I don't even know how to answer the phone if it is for my husband. I try to screen the call, but honestly if they don't have caller ID I don't trust the person on the phone.

I too don't know when it is time to take off the ring. I had a few people mention it too me. I have no idea how to handle that question either. <_<

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I dont want to be known as a widower to new people, I want to be known as me. I also always feel awkward talking about loss with people who didnt know us. It feels like a playing for sympathy thing.

Exactly, that's part of why I try not to go there. But again it can be hard not to when having casual conversation...I find myself replacing "we" with "I" about some experience or story etc. Which is fine, no big deal, but sometimes it becomes hard, I don't mean emotionally hard but from a strictly telling the story kind of way. For ex. at one point people were talking about slow and fast talkers and she was a fast talker but I had to check myself where normally I would just talk about how she was (etc). Make sense? It can simply make casual conversation awkward because of how much they were a part of your life.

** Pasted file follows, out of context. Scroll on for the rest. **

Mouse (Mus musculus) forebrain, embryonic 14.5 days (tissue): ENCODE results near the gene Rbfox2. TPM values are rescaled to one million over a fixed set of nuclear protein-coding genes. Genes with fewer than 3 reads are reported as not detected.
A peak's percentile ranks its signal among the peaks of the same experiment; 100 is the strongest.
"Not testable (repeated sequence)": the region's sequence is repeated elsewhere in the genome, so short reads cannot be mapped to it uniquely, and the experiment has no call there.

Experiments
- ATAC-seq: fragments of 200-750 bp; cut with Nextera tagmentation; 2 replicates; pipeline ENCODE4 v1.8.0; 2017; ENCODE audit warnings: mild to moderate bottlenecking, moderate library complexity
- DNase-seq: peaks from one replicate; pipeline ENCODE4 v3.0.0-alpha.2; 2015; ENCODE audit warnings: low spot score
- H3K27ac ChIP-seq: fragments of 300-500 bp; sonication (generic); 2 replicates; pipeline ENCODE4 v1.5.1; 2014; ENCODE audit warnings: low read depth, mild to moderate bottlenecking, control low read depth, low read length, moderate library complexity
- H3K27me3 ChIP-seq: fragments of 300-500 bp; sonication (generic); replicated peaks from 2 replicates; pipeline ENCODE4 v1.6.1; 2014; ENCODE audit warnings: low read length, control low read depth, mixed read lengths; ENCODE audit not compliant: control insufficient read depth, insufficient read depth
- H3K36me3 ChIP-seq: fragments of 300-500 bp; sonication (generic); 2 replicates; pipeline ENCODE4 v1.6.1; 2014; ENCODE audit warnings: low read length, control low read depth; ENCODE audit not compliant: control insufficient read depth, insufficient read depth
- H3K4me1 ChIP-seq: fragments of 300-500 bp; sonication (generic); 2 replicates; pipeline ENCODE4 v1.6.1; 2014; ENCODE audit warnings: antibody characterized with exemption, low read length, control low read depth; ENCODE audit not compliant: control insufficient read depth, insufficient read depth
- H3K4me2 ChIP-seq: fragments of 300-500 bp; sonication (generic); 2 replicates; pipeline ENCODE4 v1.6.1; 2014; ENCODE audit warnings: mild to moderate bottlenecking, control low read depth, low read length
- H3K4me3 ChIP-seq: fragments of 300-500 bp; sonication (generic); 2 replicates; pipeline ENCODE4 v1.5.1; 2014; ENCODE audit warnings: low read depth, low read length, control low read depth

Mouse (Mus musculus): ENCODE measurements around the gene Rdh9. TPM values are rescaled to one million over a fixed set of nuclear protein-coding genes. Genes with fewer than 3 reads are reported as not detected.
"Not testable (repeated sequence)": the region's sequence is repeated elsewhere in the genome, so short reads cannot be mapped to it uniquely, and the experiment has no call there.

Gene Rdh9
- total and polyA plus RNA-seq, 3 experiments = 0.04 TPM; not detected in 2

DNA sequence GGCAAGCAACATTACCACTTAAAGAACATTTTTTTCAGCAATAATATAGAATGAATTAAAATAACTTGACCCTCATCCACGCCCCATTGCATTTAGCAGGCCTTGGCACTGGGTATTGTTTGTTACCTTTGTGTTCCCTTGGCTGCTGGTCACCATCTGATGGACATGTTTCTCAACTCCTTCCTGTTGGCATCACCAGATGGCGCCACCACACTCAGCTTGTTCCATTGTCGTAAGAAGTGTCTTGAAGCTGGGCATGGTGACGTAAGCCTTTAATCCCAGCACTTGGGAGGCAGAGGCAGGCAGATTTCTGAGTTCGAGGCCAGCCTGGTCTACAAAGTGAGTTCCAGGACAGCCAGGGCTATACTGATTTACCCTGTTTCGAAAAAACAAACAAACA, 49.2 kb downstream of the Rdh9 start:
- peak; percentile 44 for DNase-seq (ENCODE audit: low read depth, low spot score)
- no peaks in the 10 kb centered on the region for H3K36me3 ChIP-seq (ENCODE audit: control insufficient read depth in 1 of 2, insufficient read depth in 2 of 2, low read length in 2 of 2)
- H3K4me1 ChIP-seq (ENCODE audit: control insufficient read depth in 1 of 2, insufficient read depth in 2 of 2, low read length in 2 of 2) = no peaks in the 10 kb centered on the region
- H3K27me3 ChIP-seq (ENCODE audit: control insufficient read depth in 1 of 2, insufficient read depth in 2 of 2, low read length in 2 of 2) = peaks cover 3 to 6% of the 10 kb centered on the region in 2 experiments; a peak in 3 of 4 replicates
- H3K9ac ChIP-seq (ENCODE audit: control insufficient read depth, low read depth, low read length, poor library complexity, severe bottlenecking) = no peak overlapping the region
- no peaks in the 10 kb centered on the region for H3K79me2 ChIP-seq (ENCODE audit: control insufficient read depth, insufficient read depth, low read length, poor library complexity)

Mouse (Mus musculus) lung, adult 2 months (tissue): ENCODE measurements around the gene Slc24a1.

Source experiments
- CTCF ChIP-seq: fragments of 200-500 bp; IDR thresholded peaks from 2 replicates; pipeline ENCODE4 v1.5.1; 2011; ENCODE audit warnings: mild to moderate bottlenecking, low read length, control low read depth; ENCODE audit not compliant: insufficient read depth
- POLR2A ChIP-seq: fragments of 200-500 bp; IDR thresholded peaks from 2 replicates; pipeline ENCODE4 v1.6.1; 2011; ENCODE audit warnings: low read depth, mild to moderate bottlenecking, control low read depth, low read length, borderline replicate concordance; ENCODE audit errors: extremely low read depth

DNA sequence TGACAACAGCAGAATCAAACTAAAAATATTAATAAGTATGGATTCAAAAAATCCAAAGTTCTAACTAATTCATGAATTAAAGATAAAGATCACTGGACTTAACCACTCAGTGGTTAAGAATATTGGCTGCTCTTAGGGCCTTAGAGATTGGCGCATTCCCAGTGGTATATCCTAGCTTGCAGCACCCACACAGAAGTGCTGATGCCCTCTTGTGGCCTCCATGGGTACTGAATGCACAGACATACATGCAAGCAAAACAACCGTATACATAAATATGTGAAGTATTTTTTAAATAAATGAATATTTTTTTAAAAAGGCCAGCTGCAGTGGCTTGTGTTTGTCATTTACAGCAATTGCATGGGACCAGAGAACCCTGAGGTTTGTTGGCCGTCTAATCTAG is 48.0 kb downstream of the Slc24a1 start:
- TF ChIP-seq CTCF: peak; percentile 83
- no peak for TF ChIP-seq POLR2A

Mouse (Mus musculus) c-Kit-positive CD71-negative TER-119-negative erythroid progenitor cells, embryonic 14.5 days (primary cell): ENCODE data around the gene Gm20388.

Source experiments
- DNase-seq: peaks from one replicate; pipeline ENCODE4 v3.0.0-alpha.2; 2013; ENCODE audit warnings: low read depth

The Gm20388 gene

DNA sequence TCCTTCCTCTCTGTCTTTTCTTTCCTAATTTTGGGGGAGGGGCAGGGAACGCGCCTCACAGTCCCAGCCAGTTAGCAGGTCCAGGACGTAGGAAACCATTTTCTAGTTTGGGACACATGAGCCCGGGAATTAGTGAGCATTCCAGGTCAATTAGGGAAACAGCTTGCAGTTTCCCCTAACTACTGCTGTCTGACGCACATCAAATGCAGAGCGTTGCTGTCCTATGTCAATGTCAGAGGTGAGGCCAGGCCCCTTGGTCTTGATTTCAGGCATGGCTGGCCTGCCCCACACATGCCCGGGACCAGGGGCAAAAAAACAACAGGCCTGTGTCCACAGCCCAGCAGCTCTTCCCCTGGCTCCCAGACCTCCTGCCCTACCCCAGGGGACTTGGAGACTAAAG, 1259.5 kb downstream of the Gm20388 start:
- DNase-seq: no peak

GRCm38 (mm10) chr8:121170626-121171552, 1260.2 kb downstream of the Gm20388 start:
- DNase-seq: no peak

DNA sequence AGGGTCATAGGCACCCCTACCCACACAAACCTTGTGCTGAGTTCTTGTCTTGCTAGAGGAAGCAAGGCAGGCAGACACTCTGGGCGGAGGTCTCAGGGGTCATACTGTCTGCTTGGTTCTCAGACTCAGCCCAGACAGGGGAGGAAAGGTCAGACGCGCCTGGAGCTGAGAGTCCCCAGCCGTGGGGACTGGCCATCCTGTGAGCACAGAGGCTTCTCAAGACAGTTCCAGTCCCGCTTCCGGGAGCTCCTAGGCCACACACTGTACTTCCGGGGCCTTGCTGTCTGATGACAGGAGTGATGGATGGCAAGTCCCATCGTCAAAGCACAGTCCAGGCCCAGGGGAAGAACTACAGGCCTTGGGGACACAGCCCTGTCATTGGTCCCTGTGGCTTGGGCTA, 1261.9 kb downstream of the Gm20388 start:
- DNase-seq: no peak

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Needy, I think you can take off the ring or leave it on, it is up to you and how you feel. I have a wedding ring that my husband had custom made for me through a Vedic jeweler that is based on my star chart when I was born with the stones chosen by the planets in my 'house' on the day of my birth, so it is very special and significant and a total one of a kind. I will wear it always, but I moved it to my right hand. That way, people I don't know don't ask about it. Oddly enough, when I wore it on my left almost everyone, everywhere would ask about it, but now that it is on my right nobody bothers to ask. I found that eases my mind. My anxiety is at an all time high, and my therapist says that is how I am processing my grief, so anything to keep my anxiety down a notch or two is helpful.